The Guardian: Philip Larkin flinched from intimacy – how would he have coped with social media? – “A century after the poet’s birth, Imtiaz Dharker introduces her own poem about the grumpy great, Swiping left on Larkin.”

BBC News: Waterstones: Book delivery backlog due to technology upgrade – “The bookseller Waterstones has suffered weeks of disruption to its business operations following an upgrade of its warehouse software.”

JSTOR Daily: The Hoax That Inspired Mary Shelley – “In the hot summer of 1826, the British people—including science fiction author, Mary Shelley—embraced a fake and frozen Roger Dodsworth.”

Sky News: The Snowman author and illustrator Raymond Briggs dies aged 88 – The much-loved writer and illustrator Raymond Briggs died last Tuesday.

Japan Forward: Interview | Hideo Furukawa: Beyond The Dystopia of ‘Soundtrack’ – “What is necessary for the modern age and the future is to look not for the material, but for something immaterial that ‘resonates in people’s hearts.’”

AIGA Eye on Design: Here’s Why John Updike Designed His Own Book Covers – “The ‘Jansonist Knopfer’ regularly butted heads with Chip Kidd and ‘didn’t want to see too much letter spacing or type used in any kind of bizarre way’, writes Rachel Berger.

ABC News: Tim Winton on Blueback, Ningaloo, and 40 years of writing – The Western Australian writer and environmental activist says the “clock is ticking” on human existence – but there’s still an important place for art and writing.

Publishers Weekly: 10 Overlooked Yet Essential Novels – Elaine Castillo, author of the essay collection How to Read Now, with a list of books “less glimpsed […] yet whose force reverberates across all sorts of borders, in ways indelible, unforgettable, and yes, essential.”

The New York Times: Overlooked No More: Alda Merini, Poet Who Wrote of Life’s Joys and Struggles – “Countless fans have been intrigued by her verses carrying erotic and sacred imagery, and by her life, from her childhood in Milan to her time spent in asylums,” finds Ilaria Parogni.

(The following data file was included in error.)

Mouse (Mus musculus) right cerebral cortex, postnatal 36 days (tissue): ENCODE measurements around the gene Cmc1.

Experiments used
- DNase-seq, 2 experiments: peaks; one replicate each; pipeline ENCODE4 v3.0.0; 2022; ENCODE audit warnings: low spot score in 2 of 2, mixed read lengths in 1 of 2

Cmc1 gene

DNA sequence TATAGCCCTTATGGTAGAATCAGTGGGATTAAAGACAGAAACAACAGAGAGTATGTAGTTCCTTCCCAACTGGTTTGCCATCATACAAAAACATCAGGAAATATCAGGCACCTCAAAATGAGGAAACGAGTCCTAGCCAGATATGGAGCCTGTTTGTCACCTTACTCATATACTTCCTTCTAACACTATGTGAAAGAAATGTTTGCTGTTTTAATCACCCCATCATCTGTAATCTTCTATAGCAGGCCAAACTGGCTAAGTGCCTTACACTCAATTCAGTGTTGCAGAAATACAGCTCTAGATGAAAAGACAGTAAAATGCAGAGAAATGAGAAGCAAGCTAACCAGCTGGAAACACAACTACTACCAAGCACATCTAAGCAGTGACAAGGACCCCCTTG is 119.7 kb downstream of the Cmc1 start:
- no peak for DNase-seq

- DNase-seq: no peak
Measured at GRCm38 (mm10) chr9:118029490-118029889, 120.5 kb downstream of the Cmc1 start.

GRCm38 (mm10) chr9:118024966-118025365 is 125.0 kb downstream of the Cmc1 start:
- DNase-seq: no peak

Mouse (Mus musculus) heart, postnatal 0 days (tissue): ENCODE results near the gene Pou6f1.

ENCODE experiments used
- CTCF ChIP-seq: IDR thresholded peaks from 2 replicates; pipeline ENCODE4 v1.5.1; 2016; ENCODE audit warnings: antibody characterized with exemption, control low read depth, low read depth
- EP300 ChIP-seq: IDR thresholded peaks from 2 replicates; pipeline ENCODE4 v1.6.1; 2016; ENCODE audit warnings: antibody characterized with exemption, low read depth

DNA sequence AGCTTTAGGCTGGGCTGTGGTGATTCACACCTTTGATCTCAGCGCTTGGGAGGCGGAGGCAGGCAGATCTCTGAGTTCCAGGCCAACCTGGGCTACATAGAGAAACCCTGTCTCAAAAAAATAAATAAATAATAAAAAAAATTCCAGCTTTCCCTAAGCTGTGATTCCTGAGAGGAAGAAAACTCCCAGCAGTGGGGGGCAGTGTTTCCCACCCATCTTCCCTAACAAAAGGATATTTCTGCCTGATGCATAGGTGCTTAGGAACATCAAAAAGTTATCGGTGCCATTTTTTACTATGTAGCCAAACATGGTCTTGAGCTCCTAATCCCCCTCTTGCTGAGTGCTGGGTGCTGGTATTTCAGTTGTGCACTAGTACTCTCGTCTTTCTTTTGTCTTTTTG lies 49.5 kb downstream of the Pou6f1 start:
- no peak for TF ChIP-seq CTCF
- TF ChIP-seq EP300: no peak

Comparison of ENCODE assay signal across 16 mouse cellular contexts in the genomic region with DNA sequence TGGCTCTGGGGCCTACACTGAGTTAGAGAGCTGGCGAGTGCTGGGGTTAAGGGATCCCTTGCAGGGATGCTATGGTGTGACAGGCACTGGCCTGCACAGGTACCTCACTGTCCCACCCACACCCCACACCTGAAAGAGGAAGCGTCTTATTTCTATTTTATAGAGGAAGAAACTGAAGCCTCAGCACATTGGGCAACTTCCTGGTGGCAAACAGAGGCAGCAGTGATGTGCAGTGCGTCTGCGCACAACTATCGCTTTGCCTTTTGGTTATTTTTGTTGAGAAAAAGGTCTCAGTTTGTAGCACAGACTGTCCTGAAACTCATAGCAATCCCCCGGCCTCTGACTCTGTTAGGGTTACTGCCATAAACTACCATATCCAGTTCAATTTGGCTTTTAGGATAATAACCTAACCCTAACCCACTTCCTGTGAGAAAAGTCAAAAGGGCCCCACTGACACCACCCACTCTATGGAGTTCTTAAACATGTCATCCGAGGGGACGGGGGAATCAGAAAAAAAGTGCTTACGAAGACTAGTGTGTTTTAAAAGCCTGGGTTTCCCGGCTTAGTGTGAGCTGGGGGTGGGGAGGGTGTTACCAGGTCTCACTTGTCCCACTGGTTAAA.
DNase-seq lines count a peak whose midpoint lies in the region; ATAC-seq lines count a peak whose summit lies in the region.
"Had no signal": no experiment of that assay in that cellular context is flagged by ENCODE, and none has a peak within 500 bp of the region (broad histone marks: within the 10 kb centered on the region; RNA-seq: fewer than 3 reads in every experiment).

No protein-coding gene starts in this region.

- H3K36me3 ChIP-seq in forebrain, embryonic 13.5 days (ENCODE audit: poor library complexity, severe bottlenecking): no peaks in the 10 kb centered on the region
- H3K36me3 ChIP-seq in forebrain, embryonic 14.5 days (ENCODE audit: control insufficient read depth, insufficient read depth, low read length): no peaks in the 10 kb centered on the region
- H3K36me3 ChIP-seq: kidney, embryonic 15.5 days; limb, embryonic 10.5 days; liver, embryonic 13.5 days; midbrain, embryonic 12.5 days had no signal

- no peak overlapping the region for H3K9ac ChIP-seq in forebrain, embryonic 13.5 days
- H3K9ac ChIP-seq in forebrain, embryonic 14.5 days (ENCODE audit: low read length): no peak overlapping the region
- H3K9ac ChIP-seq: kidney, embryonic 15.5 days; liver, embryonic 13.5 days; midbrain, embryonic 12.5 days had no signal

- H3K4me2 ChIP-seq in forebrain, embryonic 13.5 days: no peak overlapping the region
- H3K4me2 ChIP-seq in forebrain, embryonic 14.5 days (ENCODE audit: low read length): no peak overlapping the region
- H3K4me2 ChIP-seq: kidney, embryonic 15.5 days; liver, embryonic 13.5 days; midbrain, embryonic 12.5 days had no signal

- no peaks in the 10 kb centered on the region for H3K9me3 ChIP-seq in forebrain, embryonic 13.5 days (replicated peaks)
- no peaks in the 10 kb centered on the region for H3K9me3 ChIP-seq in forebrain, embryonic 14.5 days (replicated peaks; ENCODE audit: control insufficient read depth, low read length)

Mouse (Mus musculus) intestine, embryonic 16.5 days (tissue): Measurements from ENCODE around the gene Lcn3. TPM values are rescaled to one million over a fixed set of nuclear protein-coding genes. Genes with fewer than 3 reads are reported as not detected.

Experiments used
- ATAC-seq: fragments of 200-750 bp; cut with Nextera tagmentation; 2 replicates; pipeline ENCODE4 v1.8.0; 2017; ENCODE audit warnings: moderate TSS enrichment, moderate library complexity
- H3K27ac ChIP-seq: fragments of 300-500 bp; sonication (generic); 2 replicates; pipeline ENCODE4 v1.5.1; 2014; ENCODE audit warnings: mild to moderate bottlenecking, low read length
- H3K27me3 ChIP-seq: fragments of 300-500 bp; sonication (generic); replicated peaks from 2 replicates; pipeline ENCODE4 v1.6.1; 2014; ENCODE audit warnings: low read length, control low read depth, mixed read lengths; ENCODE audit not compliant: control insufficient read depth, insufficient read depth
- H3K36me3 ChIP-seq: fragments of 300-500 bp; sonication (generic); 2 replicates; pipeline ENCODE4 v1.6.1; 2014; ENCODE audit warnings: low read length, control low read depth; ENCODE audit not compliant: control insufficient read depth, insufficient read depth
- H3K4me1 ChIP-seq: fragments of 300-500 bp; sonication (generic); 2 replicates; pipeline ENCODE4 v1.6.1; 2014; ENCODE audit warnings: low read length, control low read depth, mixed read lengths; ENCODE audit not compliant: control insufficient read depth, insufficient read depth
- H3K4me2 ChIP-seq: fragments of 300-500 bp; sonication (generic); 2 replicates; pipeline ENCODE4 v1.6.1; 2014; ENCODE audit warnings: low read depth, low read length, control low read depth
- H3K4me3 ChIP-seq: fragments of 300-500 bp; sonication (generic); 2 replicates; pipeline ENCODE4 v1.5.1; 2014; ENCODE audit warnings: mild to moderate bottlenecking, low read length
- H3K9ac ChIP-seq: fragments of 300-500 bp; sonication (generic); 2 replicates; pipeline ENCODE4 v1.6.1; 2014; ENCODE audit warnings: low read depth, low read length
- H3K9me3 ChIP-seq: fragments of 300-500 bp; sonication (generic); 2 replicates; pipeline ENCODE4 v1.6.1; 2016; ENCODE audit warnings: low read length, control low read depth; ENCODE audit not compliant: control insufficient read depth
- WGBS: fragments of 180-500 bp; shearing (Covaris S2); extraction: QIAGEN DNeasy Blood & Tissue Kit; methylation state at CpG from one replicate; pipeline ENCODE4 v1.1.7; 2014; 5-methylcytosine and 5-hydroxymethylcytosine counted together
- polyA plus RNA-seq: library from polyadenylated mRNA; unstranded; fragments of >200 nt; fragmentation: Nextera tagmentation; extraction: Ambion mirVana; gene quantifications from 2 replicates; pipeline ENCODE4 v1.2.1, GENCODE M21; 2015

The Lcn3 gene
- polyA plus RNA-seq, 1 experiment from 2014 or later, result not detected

The Irish Times: Eoghan Ó Tuairisc: When the past haunts the present – “The Galway author is one of the most important writers Ireland produced in the 20th century.”

Prospect: Edith Stein and the power of empathy – “The philosopher-nun was murdered in Auschwitz 80 years ago. Today her ideas are as resonant as her tragic life story,” says Peter Salmon. Here he examines her 1916 work, On the Problem of Empathy.

Lapham’s Quarterly: Speak of the Devil – Ed Simon with the “who, what, where, and why of Faust and his legend.”

Literary Review of Canada: This Unfolding Epoch – “It is not easy to write fiction about the Anthropocene,” says André Forget, but Jaspreet Singh has done exactly that in his ambitious novel, Face: A Novel of the Anthropocene.

The East African: Kenyans are reading, who is writing? – Tony Mochama finds Kenya’s literary scene is flourishing.

Biblioklept: An interview with Max Lawton about translating Vladimir Sorokin’s brilliant novel Telluria – Edwin Turner is delighted to find Vladimir Sorokin’s dystopian sci-fi novel, Telluria, is available in English “thanks to NYRB and translator Max Lawton.” ‘Whispering Chinar’: These interlinked short stories go to the heart of male privilege and machismo – “Ali Rohila’s [stories] traverse a long period of time in the same setting to show what changes and what does not,” says Chitra Ahanthem of the author’s debut collection, The Whispering Chinar. 

Electric Literature: If Your History Is Full of Holes, How Do You Fill in the Blanks? – “The characters in Belinda Huijuan Tang’s novel confront the difficulty of defining home by the parts of it that are missing,” writes Elyse Martin. 

Current Affairs: The Dangerous Populist Science of Yuval Noah Harari – “The best-selling author is a gifted storyteller and popular speaker.” However, in the opinion of Darshana Narayanan, “he sacrifices science for sensationalism, and his work is riddled with errors.”

Book Riot: Why Do We Love Portal Fantasies? – Alice Nuttall attempts to explain why we so love “fantasy stories that involve hopping from one high-concept magical universe to another.”

Salmagundi: The Measuring Muse – Peter Filkins attempts to work out why the role of poet critics is different from other critics.